On how states might or might not take ad­vant­age of these new op­por­tun­it­ies:

Steven Mar­tin: States are go­ing to have very dif­fer­ent stor­ies with re­spect to chil­dren and in­equal­ity, but it’s very un­cer­tain what those stor­ies will be. One could have an op­tim­ist­ic or a pess­im­ist­ic take on the fu­ture with re­spect to each of those. States that are de­creas­ing are states that have been primar­ily white or primar­ily black and have little in­crease in His­pan­ic or oth­er im­mig­ra­tion, and will also have some out-mi­gra­tion of whites and blacks. For ex­ample, Mis­sis­sippi and West Vir­gin­ia are areas that will have de­creas­ing pop­u­la­tions of chil­dren. That means that re­sources per child could well in­crease so there’s a pos­sib­il­ity there will be a way to have more re­sources per child dir­ec­ted in these areas. However, if these areas are eco­nom­ic­ally stressed, it could also be that those chil­dren end up get­ting missed and cir­cum­stances in those states get worse. On the oth­er hand, the areas that are in­creas­ing—the Moun­tain West, Texas, and the At­lantic East—will have lots of eco­nom­ic re­spons­ib­il­it­ies they will be tak­ing on for chil­dren. They also could have the eco­nom­ic re­sources to provide for them but it’s not yet cer­tain that that will be tak­ing place.

On the eco­nom­ic ar­gu­ment for why cit­ies need to edu­cate all chil­dren:

Pend­all: Be­cause Amer­ic­ans have stopped mov­ing around to the ex­tent that they used to 20-25 years ago and be­cause the pop­u­la­tion in their 20s and 30s is at a high-wa­ter mark right now, the pop­u­la­tion we have liv­ing in cer­tain places now is the pop­u­la­tion that we’re go­ing to have in those places. Places like Hou­s­ton and At­lanta aren’t go­ing to be able to count on a pipeline of well-edu­cated people from the Mid­w­est and the North­east; they really need to do a lot more to nur­ture and bring up the people who already live there. Even with im­mig­ra­tion from abroad, it is a de­creas­ing per­cent of the total pop­u­la­tion of the United States every year, even if the num­bers keep be­ing a mil­lion or so a year, which it isn’t quite yet. That’s not a mes­sage we’ve got­ten across en­tirely yet; we’re go­ing to keep on work­ing on that—the power and value of grow­ing your own, tak­ing care of the people who already live in your com­munity, and not just think­ing about what we can do to get mil­len­ni­als to move to our towns so we have a bet­ter eco­nom­ic fu­ture.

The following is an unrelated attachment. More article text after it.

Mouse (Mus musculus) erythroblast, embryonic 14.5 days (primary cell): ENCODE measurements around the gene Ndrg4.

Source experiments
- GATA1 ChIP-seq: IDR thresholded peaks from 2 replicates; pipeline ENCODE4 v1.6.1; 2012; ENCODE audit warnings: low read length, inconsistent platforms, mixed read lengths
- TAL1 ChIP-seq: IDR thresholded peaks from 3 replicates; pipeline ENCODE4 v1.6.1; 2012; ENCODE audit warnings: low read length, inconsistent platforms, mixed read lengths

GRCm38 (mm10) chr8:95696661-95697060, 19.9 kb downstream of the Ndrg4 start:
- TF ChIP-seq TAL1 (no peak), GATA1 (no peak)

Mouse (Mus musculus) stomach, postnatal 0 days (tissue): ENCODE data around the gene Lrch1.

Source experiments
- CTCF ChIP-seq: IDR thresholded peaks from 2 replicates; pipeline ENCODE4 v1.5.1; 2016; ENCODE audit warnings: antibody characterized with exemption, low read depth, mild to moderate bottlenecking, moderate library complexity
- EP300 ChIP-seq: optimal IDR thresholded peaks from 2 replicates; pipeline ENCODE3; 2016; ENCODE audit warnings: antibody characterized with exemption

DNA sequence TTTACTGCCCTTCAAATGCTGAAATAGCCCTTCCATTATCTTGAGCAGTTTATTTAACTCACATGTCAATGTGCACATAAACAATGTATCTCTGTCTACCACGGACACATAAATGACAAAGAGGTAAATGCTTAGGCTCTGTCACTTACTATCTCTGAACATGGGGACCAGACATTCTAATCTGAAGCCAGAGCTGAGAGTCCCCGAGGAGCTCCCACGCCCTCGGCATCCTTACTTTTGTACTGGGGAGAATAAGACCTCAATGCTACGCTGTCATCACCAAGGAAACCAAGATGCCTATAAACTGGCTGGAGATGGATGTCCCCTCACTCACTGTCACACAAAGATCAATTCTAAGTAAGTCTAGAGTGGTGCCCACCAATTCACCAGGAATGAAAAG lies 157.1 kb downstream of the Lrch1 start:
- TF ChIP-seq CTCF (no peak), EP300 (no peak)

On the sup­posed grey-brown di­vide of a white, aging Amer­ica and young, non­white Amer­ica:

Pend­all: The more talk there is about the grey-brown di­vide, the more the grey-brown di­vide be­comes a real­ity. I don’t like to dwell on it. I don’t like to see it be­come a self-ful­filling proph­ecy. There are al­tern­ate nar­rat­ives and ex­amples that are in fact em­pir­ic­ally based of places in the United States and is­sues around which gen­er­a­tions can come to­geth­er des­pite eth­nic dif­fer­ences. I would like to think that this is one of them, that for people who share a fu­ture in Phoenix or Las Ve­gas that they say “We are in fact in this to­geth­er.” It helps us to look loc­ally.

As­tone: The grey-brown situ­ation is ac­tu­ally very geo­graph­ic­ally vari­ous. Many of the places that have the biggest con­cen­tra­tion of non­white chil­dren ac­tu­ally have a pretty large con­cen­tra­tion of non­white adults, not co­in­cid­ent­ally, and also have a young­er pop­u­la­tion in gen­er­al. In a lot of the places, like Maine, there are a lot of old people and those people are mostly white, so most of the kids up there are white, too. What’s true at the na­tion­al level is ac­tu­ally very, very dif­fer­ent throughout the coun­try. The grey-brown di­vide, to the ex­tent that it ex­ists, is very geo­graph­ic­ally vari­able.

Contributions by Andrew McGill

Welcome to National Journal!

You are currently accessing National Journal from IP access. Please login to access this feature. If you have any questions, please contact your Dedicated Advisor.